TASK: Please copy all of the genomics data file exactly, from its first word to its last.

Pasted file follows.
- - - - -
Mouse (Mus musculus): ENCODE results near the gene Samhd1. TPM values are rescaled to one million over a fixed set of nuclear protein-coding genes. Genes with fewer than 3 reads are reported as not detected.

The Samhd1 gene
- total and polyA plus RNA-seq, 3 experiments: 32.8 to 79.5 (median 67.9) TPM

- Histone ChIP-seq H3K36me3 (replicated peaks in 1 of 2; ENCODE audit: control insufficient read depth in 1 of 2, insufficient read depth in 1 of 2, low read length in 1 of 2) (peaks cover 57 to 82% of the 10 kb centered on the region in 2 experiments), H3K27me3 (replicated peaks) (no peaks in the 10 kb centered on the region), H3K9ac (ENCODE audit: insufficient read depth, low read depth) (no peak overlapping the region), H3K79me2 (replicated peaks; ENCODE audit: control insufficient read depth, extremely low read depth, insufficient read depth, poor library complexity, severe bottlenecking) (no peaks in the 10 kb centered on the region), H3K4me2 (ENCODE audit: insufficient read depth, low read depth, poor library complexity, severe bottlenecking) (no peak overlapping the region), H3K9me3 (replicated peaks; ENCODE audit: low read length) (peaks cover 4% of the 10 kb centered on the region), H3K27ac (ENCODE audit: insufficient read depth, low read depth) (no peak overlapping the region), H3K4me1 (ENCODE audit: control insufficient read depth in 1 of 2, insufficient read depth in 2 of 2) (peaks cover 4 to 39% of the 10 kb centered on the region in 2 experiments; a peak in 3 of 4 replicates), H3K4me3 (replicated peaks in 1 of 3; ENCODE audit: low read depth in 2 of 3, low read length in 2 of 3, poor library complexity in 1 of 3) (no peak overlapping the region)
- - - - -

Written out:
Mouse (Mus musculus): ENCODE results near the gene Samhd1. TPM values are rescaled to one million over a fixed set of nuclear protein-coding genes. Genes with fewer than 3 reads are reported as not detected.

The Samhd1 gene
- total and polyA plus RNA-seq, 3 experiments: 32.8 to 79.5 (median 67.9) TPM

- Histone ChIP-seq H3K36me3 (replicated peaks in 1 of 2; ENCODE audit: control insufficient read depth in 1 of 2, insufficient read depth in 1 of 2, low read length in 1 of 2) (peaks cover 57 to 82% of the 10 kb centered on the region in 2 experiments), H3K27me3 (replicated peaks) (no peaks in the 10 kb centered on the region), H3K9ac (ENCODE audit: insufficient read depth, low read depth) (no peak overlapping the region), H3K79me2 (replicated peaks; ENCODE audit: control insufficient read depth, extremely low read depth, insufficient read depth, poor library complexity, severe bottlenecking) (no peaks in the 10 kb centered on the region), H3K4me2 (ENCODE audit: insufficient read depth, low read depth, poor library complexity, severe bottlenecking) (no peak overlapping the region), H3K9me3 (replicated peaks; ENCODE audit: low read length) (peaks cover 4% of the 10 kb centered on the region), H3K27ac (ENCODE audit: insufficient read depth, low read depth) (no peak overlapping the region), H3K4me1 (ENCODE audit: control insufficient read depth in 1 of 2, insufficient read depth in 2 of 2) (peaks cover 4 to 39% of the 10 kb centered on the region in 2 experiments; a peak in 3 of 4 replicates), H3K4me3 (replicated peaks in 1 of 3; ENCODE audit: low read depth in 2 of 3, low read length in 2 of 3, poor library complexity in 1 of 3) (no peak overlapping the region)